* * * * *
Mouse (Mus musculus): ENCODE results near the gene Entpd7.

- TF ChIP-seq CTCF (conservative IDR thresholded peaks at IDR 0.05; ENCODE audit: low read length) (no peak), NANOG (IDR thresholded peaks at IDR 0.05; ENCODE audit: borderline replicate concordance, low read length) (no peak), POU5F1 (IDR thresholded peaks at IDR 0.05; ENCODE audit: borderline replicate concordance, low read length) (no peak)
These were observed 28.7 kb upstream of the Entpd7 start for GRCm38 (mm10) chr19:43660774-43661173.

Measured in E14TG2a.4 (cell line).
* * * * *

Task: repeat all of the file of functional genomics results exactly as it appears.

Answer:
Mouse (Mus musculus): ENCODE results near the gene Entpd7.

- TF ChIP-seq CTCF (conservative IDR thresholded peaks at IDR 0.05; ENCODE audit: low read length) (no peak), NANOG (IDR thresholded peaks at IDR 0.05; ENCODE audit: borderline replicate concordance, low read length) (no peak), POU5F1 (IDR thresholded peaks at IDR 0.05; ENCODE audit: borderline replicate concordance, low read length) (no peak)
These were observed 28.7 kb upstream of the Entpd7 start for GRCm38 (mm10) chr19:43660774-43661173.

Measured in E14TG2a.4 (cell line).